A lovely piece about the ambiguous nature of the changing of the seasons. Originally published approximately fifteen years ago on the 19th of April, 2019... yes, late for snow.
Snow! At five o’clock this morning even though day was (theoretically) beginning, the view out the windows was no view at all. Later this morning when Environment Canada was telling us that we were getting flurries, we could barely see the trees at the back of the home field below the road. And now three hours later it is still snowing. Hey, ho, it’ll all be gone in a day or two.
Or, was that what I said last year around this time and a week or so later the snow was still with us? Only by then it had congealed into ice and the ruts we had made with the car when the snow stopped had also congealed. The car, as I recall, slipped and slithered in the grooves and the steering wheel was quite useless. By the time it became clear that the snow had no intention of going in the foreseeable future, it was also clear that nothing short of a bulldozer would budge it. Our little snowblower ran happily about on top but when directed at an edge, behaved like a small dog who has been told to tear a concrete lion limb from limb.
Just last week, my wife had mentioned that the dooryard was beginning to show a bit of green. And two days ago, as I was walking across that same dooryard, I noted with satisfaction that there were indeed grass stems extending above last fall’s thatch. Several days earlier I had gone out in the early morning to replenish supplies of bird seed, only to be struck by the quality of the sound reaching my ears. Now that the Trans Canada has gone to live elsewhere, traffic noise, even on an east wind, hardly bothers us. In fact, now I come to think of it, the presence or absence of noise from the highway used to serve as a bellwether of a change in the atmosphere. The other morning, though, the noise that greeted me was not road noise, but it certainly indicated a change – if not in the atmosphere at least in some of our neighbours.
For much of the winter and beyond, the morning air had been thick with the twittering of the crowds (hordes might be the better word) of pine siskins come to decimate the supply of finch seed. There were so many of them that even the noise of other larger but less numerous birds receded into the background. Trees and bushes within hailing distance of the feeder seemed to be talking to themselves or to each other. It was only when you looked closer that you became aware of the multitude of stripey little siskins that were in fact responsible for the impressive volume of noise.
The other morning, however, although the siskin chatter was still a feature, there were other voices that intended to be heard. The most prominent of these was the work of a stout stranger in the lilac bush directly in front of me. Unlike so many of the past winter’s visitors, this one was not striped. Although he was somewhat sideways to me, I could see the dark brown spot in the centre of his chest. And a moment later, that same chest vibrated as he threw his head back and sang the announcement of his successful return from the south, his declaration that the lilac and its environs were to be, henceforth and forever (at least until the fall), his personal property to the exclusion of all other song sparrows, and (finally!) his search for a suitable wife.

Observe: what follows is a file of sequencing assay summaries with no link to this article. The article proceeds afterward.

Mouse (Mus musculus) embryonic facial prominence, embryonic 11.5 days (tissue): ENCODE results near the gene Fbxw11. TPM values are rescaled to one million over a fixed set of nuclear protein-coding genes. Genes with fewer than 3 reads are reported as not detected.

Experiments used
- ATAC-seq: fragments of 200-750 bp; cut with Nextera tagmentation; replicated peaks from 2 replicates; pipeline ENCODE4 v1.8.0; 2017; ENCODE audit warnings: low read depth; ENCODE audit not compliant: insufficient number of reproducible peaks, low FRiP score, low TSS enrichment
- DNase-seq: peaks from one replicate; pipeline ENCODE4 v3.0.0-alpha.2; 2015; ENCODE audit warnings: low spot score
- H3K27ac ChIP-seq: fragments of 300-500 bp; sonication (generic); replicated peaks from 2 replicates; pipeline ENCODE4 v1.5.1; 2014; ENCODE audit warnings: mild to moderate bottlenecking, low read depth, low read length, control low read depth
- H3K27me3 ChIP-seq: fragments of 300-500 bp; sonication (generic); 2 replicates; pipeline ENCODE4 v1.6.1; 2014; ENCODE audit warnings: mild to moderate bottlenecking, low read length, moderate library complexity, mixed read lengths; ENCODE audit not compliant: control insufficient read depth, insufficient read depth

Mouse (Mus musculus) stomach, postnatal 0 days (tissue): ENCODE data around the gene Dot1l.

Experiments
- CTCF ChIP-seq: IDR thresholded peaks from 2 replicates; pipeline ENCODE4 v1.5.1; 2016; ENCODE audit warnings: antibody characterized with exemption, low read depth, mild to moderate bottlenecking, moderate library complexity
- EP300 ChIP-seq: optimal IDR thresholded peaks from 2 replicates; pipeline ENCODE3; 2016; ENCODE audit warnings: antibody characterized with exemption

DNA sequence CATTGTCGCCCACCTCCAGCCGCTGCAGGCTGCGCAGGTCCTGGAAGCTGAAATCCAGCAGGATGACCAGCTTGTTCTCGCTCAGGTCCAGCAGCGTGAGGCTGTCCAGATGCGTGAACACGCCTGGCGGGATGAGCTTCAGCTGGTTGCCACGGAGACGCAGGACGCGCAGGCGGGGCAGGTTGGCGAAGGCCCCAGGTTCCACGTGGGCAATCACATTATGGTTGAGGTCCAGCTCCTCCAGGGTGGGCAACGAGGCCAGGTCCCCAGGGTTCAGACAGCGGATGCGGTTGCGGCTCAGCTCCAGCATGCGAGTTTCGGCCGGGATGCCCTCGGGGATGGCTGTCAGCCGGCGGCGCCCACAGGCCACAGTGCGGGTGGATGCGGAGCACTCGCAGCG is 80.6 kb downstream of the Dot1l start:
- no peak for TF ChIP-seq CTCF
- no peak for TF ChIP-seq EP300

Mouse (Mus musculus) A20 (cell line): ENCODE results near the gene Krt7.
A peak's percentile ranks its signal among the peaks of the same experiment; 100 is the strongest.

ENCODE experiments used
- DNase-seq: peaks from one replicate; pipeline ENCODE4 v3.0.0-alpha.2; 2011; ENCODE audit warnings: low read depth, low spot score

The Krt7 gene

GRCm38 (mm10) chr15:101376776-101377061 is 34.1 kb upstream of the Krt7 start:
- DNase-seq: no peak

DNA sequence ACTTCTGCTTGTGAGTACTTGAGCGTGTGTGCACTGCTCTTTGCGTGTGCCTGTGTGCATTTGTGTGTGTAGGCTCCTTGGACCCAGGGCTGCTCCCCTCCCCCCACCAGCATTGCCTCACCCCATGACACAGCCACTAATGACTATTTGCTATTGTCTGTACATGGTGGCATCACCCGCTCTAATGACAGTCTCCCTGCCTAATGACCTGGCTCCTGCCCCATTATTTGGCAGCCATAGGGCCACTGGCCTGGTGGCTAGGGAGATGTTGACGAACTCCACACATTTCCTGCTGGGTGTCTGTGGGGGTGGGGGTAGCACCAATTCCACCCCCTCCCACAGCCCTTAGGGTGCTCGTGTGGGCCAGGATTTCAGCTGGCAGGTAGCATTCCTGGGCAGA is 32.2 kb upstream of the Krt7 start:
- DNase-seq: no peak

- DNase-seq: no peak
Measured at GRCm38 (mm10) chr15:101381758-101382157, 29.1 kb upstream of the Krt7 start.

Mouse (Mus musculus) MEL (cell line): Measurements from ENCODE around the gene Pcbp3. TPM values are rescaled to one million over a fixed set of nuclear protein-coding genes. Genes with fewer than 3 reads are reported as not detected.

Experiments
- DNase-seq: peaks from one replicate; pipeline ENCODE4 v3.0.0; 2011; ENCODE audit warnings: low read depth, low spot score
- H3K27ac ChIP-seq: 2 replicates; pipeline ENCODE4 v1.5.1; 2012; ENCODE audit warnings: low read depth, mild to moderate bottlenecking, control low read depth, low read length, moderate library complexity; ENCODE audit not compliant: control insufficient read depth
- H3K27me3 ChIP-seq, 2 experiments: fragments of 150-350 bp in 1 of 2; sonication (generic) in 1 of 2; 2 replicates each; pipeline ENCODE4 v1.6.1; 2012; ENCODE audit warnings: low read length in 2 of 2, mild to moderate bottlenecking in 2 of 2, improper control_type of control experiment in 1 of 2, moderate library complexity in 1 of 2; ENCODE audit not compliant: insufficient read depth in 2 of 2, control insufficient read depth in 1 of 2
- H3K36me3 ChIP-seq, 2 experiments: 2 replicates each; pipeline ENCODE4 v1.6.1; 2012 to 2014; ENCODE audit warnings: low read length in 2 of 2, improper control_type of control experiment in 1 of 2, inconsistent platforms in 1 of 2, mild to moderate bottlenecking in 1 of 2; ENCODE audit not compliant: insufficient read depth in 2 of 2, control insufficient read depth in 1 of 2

I would have tipped my hat to him if I had been wearing a hat. As it was, I nodded courteously as I went to replenish the seed supply in the feeders, but I doubt he noticed.
His melodious song opened my ears, which for so long had been accustomed to the monotonous winter chat produced by so many of the visitors to the feeders. In spite of wind and weather, that winter noise demonstrates that these tiny bits of fluff which “sow not, neither do they reap, nor gather into barns” (Matthew 6:26) have again survived, thanks to their father in heaven, with a little help from some of their neighbours (i.e. us).
Cheering as it is, in its way, it is like the noise of a tumbling brook that runs close by, whose babble sinks into the background of consciousness and finally is not heard at all, until its note changes for some reason. That song sparrow changed the note. Clearly spring was advancing, and with it, new life. Then came the snow.
I imagine most of the green sprouts as well as the returning birds are, at this point, reviewing their options. Meanwhile the siskin chatter has returned to dominance.
Words & Images
We moved to our farm in Sussex, New Brunswick from Toronto in 1977, only moving away in 2014.